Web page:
Despite an industry-wide trend toward miniaturization, medical device designers have often been forced to use larger-sized oscillators in order to achieve the necessary phase noise performance for a given medical application. In response to this limitation, Bliley Technologies has developed the Apollo oven-controlled crystal oscillator (OCXO), which the company claims offers superior phase noise performance in a compact footprint requiring less than half the space of existing designs.
|Suited for use in MRI equipment, Bliley’s Apollo OCXO measures just|
1 × 1 in.
Suited for use in MRI equipment, conventional OCXOs demonstrate good phase noise, which helps drive optical picture clarity. But as phase noise degrades, image quality is sacrificed, making it more difficult to analyze critical test results, according to Dennis Barrick, Bliley’s vice president of marketing and business development. In light of this issue, medical device designers have grappled with how to achieve a smaller form factor without sacrificing phase noise performance.
In development for the past two and a half years, the Apollo OCXO addresses this problem by offering good phase noise performance in a low-profile, 1 × 1-in. package size. This space reduction, Barrick notes, can be attributed to an improved circuit design that reduces component count. “We’ve been working several years trying to continuously achieve the best phase noise performance in the smallest package,” Barrick says. “Other companies provide low phase noise OCXOs, but none have achieved this level of performance in a 1-in. square package.”
The close-to-carrier phase noise performance of the Apollo OCXO can be attributed to the use of stress-compensated (SC) cut resonators, according to the company. These SC crystals provide compensation for thermal transient and planar stress effects, in contrast to temperature-compensated or voltage-controlled oscillators, which require a compensation network to bring the frequency back to its center point. But because SC crystals don’t function well in ambient temperatures, they are placed in an oven so that temperature changes are never seen on the crystals themselves. “They have extremely good phase noise,” Barrick remarks. “Everything is housed inside an oven inside the package.”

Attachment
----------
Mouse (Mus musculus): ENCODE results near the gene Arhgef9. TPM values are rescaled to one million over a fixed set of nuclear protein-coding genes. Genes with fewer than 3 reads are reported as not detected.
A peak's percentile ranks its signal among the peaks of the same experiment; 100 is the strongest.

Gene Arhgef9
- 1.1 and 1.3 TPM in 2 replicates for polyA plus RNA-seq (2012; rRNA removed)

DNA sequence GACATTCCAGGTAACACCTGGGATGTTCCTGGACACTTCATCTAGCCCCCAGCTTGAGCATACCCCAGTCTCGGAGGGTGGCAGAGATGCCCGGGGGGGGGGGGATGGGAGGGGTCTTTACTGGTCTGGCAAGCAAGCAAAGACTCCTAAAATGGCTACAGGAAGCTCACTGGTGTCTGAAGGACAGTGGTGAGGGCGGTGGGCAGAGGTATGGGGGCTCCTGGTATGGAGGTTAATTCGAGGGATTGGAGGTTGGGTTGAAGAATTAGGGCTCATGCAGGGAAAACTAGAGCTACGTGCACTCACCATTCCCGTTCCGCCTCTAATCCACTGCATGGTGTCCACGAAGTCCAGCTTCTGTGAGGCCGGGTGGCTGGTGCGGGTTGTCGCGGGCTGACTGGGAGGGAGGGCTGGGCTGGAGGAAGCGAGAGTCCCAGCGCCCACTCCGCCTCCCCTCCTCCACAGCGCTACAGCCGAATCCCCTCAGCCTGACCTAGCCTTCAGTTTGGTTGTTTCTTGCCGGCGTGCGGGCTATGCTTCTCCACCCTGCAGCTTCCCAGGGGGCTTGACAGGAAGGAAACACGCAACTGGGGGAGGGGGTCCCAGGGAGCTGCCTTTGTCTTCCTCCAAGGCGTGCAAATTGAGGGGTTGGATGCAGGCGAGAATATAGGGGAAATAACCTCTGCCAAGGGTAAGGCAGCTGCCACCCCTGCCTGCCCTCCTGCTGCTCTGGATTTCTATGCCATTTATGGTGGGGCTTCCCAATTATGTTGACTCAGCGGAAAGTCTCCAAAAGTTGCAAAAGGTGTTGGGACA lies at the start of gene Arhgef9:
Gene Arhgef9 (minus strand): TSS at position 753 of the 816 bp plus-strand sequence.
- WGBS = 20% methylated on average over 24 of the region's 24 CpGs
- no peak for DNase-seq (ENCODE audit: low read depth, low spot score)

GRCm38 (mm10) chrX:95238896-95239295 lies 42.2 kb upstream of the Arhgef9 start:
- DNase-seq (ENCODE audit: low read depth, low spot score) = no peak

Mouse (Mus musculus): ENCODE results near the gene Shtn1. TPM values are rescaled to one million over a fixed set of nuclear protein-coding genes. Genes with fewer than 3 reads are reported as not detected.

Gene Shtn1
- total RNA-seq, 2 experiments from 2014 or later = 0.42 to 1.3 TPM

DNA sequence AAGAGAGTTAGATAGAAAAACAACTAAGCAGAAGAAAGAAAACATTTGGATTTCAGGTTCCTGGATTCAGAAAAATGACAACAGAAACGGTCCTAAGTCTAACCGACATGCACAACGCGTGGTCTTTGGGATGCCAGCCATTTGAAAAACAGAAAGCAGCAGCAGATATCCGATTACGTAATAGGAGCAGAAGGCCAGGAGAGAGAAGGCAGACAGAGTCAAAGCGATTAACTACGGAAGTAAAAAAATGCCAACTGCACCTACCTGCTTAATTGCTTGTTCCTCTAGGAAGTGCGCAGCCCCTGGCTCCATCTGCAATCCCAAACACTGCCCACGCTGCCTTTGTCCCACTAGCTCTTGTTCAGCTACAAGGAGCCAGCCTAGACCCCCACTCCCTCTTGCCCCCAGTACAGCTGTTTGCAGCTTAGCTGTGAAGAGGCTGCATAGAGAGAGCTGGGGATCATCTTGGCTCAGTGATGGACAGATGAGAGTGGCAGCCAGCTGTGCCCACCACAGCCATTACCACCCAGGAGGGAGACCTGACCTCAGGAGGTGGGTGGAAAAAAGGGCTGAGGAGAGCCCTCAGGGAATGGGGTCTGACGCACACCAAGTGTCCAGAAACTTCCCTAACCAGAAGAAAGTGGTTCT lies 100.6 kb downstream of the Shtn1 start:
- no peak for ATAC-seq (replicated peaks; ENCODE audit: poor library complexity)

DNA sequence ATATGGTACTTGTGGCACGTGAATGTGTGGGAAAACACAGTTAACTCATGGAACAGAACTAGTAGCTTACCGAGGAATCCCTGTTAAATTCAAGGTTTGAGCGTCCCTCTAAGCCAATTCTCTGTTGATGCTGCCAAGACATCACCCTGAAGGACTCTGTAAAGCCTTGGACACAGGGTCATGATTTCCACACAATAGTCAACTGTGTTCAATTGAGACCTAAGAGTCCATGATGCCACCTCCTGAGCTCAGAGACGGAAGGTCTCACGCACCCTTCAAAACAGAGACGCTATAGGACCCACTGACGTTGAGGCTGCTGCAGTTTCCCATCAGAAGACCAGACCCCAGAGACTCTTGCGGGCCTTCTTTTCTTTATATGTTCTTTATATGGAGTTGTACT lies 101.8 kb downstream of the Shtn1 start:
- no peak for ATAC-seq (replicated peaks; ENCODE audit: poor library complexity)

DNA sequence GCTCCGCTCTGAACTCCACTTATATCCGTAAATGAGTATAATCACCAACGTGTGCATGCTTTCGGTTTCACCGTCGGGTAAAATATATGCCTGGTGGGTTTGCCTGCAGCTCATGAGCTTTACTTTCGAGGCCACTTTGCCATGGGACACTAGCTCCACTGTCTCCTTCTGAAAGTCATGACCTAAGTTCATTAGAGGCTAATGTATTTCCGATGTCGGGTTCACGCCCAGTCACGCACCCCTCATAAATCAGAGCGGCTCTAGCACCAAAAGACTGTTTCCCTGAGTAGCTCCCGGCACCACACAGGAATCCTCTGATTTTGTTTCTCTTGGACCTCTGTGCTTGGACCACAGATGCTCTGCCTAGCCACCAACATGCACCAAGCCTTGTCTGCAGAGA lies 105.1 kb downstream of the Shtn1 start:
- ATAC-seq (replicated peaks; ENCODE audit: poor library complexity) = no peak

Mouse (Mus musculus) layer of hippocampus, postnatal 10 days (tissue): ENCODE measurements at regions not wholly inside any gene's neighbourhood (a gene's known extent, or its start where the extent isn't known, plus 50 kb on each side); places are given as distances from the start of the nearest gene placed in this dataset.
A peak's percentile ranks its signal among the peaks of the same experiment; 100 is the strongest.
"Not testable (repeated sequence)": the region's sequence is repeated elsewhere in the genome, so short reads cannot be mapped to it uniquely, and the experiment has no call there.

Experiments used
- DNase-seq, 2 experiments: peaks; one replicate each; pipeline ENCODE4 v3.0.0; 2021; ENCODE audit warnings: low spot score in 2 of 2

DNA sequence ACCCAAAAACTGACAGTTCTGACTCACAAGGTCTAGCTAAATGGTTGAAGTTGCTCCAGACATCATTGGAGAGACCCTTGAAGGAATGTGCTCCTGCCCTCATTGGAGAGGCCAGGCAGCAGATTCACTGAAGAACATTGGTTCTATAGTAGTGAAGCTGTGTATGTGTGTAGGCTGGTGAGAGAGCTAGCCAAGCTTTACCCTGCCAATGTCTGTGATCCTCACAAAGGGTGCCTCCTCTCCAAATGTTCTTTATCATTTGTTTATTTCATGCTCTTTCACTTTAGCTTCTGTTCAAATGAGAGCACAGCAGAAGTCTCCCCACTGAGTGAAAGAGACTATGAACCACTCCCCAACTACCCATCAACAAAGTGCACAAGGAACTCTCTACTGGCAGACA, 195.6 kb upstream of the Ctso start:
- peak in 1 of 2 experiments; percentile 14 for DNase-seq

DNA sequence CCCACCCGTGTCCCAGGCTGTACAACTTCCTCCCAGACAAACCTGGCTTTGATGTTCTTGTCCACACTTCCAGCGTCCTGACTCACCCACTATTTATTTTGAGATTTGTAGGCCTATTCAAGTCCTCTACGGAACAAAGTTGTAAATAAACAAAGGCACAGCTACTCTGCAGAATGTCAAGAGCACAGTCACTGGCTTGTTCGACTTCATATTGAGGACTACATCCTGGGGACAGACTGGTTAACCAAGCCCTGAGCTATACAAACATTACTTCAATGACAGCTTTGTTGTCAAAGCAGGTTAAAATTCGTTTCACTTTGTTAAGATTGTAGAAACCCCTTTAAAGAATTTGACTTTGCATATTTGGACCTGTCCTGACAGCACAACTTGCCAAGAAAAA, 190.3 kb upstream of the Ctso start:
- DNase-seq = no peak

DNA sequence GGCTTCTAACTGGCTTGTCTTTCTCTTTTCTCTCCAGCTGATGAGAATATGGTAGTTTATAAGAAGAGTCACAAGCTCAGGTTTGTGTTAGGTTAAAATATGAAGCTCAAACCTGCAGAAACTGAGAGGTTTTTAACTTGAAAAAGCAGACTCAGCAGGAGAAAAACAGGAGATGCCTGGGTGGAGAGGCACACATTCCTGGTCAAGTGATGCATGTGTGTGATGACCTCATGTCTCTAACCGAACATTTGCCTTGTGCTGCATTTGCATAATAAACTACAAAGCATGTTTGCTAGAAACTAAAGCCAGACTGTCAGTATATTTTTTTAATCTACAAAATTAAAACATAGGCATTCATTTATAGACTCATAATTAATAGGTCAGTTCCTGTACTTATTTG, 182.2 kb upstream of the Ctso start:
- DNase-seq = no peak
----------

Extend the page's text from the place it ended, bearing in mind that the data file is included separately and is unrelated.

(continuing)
The company also dedicated its design efforts to ensuring that the crystals are hermetically sealed. Other manufacturers, Barrick states, often put a crystal blank inside a package with other components. “As soon as you do that, you can age the part, contaminating the crystal from other components,” he says. “Our hermetically sealed crystal never sees other circuitry.”
Available with frequencies ranging from 30 to 130 MHz, the oscillators are customizable and can be provided in RoHS-compliant versions as well.